Research has found plastic pollution to be present in 94% of tap water samples from the US, 93% of bottled water, 90% of table salt, as well as 25% of fish and 33% of shellfish from a California fish market. A recent study has even found microplastics in human feces.

Plastic production is projected to account for 20% of global fossil fuel consumption and 15% of CO2 emissions by 2050.

China’s recent action (National Sword) to stop accepting contaminated and poorly sorted plastics has highlighted the need to rethink our current recycling system which has historically relied heavily on overseas markets.

Not all plastic is created equal. While most PET (#1) and HDPE (#2) plastic bottles and containers can, with proper incentives, be sustainably recovered and recycled over and over (closed loop recycling), most other plastic has not come close to demonstrating this potential.


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Plastic Bags

California voters banned single-use plastic bags by a large margin with Prop 67 in the 2016 General Election, following the passage of 151 local ordinances and state legislation that the industry attempted to overturn.

Takeout Food Packaging

Building on the success of over 120 local ordinances, the California Legislature passed the Sustainable Food Packaging Law (SB 1335) which will require all state park, beaches, universities and other facilities to use only recyclable, reusable, or compostable food packaging. The legislature also enacted legislation (AB 1884) to require that straws only be served upon request.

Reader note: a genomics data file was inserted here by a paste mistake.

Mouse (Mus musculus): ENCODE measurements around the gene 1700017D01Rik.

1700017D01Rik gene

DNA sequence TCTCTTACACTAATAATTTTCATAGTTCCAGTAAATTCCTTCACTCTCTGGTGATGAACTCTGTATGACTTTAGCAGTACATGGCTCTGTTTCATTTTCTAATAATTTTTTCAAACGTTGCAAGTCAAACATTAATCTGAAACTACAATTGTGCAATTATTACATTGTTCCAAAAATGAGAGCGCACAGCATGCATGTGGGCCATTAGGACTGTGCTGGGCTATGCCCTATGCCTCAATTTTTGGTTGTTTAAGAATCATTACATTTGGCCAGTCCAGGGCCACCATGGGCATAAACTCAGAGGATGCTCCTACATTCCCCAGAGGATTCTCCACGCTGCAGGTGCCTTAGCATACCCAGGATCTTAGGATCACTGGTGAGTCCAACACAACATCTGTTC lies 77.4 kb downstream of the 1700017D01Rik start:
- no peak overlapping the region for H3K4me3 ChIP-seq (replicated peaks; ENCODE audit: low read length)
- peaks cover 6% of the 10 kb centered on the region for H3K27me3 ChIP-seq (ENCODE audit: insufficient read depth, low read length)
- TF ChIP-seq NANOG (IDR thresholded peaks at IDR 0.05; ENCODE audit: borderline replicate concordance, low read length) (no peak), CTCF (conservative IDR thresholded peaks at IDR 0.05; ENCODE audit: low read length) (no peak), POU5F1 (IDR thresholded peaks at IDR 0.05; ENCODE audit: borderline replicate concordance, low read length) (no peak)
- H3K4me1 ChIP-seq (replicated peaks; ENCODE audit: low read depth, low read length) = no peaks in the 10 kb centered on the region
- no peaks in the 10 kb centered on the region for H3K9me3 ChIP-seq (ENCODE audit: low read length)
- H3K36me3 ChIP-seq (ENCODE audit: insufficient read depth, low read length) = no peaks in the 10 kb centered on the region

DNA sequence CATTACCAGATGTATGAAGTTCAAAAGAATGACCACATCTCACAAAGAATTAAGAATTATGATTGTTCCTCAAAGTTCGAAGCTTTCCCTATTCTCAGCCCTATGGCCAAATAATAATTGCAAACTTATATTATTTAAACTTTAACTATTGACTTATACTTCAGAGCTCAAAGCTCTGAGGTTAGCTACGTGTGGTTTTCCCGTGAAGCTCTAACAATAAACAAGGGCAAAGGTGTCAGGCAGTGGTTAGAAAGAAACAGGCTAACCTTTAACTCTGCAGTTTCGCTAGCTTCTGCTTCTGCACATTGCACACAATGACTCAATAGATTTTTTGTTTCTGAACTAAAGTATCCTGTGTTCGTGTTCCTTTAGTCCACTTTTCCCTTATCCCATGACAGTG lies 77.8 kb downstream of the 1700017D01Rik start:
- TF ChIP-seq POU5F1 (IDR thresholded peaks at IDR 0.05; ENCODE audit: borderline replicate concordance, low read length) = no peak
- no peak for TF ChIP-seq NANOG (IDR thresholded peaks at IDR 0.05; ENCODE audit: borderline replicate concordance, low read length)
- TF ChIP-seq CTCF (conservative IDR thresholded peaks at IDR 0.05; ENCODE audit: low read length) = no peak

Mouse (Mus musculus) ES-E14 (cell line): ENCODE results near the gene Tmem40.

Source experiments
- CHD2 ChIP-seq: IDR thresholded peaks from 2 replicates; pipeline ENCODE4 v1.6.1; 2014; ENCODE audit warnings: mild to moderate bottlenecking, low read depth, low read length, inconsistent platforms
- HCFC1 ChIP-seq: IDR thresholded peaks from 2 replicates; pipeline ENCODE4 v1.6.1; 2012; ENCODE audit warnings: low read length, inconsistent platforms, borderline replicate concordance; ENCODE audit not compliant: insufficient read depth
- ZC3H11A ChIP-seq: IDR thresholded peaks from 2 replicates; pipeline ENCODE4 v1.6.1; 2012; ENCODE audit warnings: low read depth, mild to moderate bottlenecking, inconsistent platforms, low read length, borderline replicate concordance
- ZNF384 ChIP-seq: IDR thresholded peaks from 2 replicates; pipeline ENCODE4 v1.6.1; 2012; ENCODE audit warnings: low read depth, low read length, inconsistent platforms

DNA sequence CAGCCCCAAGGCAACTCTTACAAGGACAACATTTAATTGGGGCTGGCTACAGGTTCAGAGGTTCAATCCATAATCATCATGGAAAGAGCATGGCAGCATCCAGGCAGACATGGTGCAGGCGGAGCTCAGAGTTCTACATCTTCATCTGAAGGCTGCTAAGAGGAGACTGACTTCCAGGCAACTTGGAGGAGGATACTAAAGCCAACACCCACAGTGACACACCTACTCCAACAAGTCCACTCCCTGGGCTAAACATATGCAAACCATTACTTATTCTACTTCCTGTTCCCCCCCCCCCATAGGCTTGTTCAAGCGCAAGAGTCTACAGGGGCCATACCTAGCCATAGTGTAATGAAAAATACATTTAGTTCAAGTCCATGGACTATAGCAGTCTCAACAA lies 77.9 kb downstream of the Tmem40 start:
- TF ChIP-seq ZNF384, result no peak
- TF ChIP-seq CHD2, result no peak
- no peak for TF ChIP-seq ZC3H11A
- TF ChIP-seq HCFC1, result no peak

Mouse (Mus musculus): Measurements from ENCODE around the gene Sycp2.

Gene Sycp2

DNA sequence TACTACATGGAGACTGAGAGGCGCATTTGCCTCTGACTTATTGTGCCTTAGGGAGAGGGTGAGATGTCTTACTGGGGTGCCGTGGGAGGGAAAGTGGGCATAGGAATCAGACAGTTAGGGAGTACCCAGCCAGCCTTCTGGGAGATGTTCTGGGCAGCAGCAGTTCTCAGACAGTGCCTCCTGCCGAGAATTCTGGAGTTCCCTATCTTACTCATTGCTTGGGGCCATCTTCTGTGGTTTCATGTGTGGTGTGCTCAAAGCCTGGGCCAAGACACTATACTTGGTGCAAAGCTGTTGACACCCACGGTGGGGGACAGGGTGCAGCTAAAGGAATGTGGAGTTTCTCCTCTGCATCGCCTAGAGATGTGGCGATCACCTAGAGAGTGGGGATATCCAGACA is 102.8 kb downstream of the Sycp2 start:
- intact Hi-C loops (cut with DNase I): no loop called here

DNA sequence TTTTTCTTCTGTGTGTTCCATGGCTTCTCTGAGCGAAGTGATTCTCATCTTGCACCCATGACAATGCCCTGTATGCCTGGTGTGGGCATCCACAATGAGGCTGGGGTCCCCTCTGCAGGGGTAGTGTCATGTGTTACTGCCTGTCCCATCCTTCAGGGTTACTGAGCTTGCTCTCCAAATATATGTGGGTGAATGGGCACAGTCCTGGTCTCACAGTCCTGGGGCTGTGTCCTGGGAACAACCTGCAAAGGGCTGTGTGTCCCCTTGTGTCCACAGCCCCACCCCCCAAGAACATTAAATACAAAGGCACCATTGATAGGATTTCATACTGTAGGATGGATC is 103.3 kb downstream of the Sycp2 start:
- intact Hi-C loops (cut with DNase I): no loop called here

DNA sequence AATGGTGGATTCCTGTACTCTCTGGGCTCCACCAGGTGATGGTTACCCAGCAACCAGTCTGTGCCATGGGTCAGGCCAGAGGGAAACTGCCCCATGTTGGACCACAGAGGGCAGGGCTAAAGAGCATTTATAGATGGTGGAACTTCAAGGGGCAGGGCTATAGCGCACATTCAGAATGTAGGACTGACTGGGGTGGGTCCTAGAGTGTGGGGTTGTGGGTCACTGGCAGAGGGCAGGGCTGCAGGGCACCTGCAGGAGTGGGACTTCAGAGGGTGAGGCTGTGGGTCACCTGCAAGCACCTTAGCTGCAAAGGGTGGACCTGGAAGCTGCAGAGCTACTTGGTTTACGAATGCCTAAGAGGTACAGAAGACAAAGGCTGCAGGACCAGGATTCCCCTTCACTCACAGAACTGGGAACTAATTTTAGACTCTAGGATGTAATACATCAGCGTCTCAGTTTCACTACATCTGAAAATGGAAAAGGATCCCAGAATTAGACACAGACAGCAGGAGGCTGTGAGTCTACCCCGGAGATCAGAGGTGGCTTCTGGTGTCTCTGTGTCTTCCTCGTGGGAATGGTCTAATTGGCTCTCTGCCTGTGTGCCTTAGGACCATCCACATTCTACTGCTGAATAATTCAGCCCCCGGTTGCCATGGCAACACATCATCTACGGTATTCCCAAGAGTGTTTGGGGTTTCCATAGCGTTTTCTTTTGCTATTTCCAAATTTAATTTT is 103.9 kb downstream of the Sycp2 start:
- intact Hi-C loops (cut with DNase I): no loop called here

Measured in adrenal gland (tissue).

California Bottle Bill

Since enacted in 1987, the Bottle Bill- the beverage container deposit system- has proven to be one of the most successful and cost effective recycling and pollution reduction programs in North America. More than 362 billion beverage containers have been recycled, including more than 10 million tons of aluminum, glass and plastic containers.

Fighting Greenwashing

California’s Environmental Marketing Claims Act and it’s subsequent revisions have led the country in cracking down on false and misleading environmental claims, including unsubstantiated claims of recyclability and degradability. California’s Attorney General and local District Attorneys have secured settlements of over $3,000,000 with companies like WalMart and Amazon that sold illegally labeled products.

Recycling Investment

California Climate Investments have funded over $100 million in projects to manufacturer products with recycled content and to invest in composting and food recovery. Additionally the state offers low interest loans, bond financing, and a sales tax exemption for recycling businesses. These projects not only offer some of the most cost-effective greenhouse reductions, but also create jobs.

Recycling Markets

Programs like CA’s Plastic Market Development Payment Program have helped develop California markets for recycled materials. The program provides financial incentives (up to $150 per ton) to entities that process empty plastic beverage containers from CA, and CA manufacturers using that plastic to produce a new product within the state. Additionally, the state has developed strong markets for materials by requiring recycled content in many types of products.